Open Access Highly Accessed Research article

Osteoarthritis of the knee or hip significantly impairs driving ability (cross-sectional survey)

Ulf Krister Hofmann1*, Maurice Jordan1, Ina Rondak2, Petra Wolf2, Torsten Kluba1 and Ingmar Ipach1

Author Affiliations

1 Department of Orthopaedic Surgery, University Hospital of Tübingen, Hoppe-Seyler-Strasse 3, Tübingen D-72076, Germany

2 Institute for Medical Statistics and Epidemiology, University Hospital of the Technical University of Munich, Bau 523, Ismaninger Strasse 22, München D-81675, Germany

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BMC Musculoskeletal Disorders 2014, 15:20  doi:10.1186/1471-2474-15-20

Published: 17 January 2014



Advising patients about when they can drive after surgery is common practice after arthroplasty of the knee or hip. In the literature, the preoperative braking performance values of the patients are frequently taken as the “safe” landmark. We hypothesised that osteoarthritis (OA), the most frequent reason for arthroplasty, already compromises the ability to perform an emergency stop. We expected that both Reaction Time (RT) and Movement Time (MT) as components of the Total Brake Response Time (TBRT), would be prolonged in patients with OA of the knee or hip in comparison with healthy subjects. We also expected maximum pressure levels on the brake pedal to be reduced in such cases.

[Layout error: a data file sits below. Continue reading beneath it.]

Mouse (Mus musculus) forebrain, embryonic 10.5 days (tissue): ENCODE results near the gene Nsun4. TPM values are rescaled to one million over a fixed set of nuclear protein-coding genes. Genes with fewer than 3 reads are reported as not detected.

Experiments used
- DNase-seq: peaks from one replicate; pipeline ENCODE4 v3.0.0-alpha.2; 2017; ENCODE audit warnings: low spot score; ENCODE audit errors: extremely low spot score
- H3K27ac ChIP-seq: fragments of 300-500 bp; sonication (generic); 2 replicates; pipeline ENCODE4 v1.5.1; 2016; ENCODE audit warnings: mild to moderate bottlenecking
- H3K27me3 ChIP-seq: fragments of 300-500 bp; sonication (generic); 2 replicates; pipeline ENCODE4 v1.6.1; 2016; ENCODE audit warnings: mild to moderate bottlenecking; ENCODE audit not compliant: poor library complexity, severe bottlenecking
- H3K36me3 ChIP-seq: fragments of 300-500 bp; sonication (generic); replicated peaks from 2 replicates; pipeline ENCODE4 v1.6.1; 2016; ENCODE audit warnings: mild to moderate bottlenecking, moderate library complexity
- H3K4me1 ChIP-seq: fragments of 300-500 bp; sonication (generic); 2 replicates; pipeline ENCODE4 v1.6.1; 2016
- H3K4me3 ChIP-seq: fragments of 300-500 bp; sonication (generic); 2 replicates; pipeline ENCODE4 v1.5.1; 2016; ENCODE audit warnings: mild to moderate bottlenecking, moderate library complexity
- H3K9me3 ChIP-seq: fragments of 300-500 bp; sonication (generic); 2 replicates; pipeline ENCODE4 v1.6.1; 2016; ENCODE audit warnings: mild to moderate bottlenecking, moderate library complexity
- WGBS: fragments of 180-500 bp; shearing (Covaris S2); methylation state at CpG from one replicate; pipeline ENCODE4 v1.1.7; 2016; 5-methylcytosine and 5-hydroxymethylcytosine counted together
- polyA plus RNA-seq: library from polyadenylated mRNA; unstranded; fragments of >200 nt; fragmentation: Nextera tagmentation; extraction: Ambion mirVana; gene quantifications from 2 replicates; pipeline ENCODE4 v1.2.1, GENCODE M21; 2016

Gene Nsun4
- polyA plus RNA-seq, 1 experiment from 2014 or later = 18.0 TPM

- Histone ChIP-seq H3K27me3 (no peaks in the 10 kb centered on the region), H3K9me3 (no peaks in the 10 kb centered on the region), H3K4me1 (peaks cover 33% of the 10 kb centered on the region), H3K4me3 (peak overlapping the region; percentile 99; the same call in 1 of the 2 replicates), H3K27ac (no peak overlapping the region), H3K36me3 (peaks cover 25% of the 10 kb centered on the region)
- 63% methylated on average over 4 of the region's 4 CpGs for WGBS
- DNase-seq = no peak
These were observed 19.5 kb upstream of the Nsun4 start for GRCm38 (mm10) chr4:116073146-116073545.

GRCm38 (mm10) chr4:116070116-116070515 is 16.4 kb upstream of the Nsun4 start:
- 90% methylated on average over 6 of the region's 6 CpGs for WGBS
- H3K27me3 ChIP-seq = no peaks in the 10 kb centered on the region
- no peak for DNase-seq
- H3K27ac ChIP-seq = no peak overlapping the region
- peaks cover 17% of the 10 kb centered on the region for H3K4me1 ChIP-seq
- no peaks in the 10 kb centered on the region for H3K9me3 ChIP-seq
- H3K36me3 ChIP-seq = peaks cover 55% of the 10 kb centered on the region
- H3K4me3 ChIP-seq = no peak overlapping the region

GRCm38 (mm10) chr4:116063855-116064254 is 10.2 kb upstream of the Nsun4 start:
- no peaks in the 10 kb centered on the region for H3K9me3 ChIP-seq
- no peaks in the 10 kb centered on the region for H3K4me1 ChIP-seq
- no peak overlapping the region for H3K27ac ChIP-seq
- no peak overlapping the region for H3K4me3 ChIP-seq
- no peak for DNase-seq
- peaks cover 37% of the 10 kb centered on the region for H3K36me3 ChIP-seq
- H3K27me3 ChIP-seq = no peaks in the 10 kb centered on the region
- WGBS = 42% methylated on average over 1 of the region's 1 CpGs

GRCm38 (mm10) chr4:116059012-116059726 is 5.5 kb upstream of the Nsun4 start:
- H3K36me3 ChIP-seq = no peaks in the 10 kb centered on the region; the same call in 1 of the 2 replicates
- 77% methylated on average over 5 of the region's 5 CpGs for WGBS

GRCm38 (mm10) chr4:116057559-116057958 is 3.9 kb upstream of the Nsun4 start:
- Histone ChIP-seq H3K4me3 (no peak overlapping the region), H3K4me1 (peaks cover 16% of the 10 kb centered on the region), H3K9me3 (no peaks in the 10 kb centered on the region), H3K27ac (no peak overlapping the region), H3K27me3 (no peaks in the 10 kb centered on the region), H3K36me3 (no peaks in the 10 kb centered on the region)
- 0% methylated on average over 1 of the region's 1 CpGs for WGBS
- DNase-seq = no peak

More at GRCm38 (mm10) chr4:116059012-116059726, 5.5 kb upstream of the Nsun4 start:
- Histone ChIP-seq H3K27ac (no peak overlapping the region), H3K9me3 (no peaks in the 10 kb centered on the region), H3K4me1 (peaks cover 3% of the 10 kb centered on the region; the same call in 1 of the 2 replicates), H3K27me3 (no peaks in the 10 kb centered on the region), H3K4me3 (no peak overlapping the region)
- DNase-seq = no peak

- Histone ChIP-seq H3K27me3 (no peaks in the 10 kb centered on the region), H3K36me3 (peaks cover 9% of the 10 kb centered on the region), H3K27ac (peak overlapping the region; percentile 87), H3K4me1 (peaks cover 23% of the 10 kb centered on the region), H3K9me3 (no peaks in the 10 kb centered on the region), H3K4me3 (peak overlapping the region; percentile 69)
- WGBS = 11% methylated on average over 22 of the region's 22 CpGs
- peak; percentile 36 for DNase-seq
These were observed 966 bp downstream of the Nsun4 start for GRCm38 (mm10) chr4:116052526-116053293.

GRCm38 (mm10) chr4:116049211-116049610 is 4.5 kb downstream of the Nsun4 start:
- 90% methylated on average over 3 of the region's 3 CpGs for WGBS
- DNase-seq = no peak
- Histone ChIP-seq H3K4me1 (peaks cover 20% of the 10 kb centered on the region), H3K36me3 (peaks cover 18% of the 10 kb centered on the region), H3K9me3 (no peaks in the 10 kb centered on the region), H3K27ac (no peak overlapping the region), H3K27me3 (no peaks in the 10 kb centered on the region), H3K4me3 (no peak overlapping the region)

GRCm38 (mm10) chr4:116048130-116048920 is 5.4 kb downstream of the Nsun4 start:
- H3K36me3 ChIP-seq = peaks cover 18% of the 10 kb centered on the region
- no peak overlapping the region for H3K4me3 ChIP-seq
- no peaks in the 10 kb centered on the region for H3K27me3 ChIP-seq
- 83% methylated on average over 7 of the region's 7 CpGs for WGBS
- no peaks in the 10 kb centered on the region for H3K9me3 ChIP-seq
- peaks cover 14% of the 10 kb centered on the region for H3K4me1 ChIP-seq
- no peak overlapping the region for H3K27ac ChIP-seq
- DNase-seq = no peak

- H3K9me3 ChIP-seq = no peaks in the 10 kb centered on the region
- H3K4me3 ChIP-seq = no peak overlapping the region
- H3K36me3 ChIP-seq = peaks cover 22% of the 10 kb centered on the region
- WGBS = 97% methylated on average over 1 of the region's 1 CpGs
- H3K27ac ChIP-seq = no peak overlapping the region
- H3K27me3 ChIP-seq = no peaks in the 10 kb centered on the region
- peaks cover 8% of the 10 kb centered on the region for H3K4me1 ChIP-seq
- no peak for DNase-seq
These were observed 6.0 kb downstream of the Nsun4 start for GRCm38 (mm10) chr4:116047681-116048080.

A real car cabin was equipped with pressure sensors on the accelerator and brake pedals to measure RT, MT, TBRT and maximum Brake Force (BF) under realistic spatial constraints. Patients with OA of the knee (right n = 18, left n = 15) or hip (right n = 20, left n = 19) were compared with a healthy control group (n = 21).


All measured values for TBRT in the control group remained below 600 ms. OA of the right hip or knee significantly prolonged the braking performance (right hip: TBRT p = 0.025, right knee: TBRT p < 0.001), whereas OA of the left hip did not impair driving ability (TBRT p = 0.228). Intriguingly, OA of the left knee prolonged RT and MT to the same degree as OA on the contralateral side (RT p = 0.001, MT p < 0.001).


This study demonstrates that depending on the localisation of OA, driving capability can be impaired; OA can significantly increase the total braking distance. To ensure safe traffic participation the safety margin for TBRT should be strictly set, under our experimental conditions, at around 600 ms. Moreover, therapeutic approaches to OA, such as physiotherapy, and patients receiving surgery of the left knee should take into account that left knee OA can also impair driving ability.

Trial registration

Clinical trial registration number: Project number of the ethics committee of the University of Tübingen: 268/2009BO2; 267/2009BO2.

Automobile driving; Reaction time; Osteoarthritis of the knee; Osteoarthritis of the hip; Total brake response time; Driver reaction time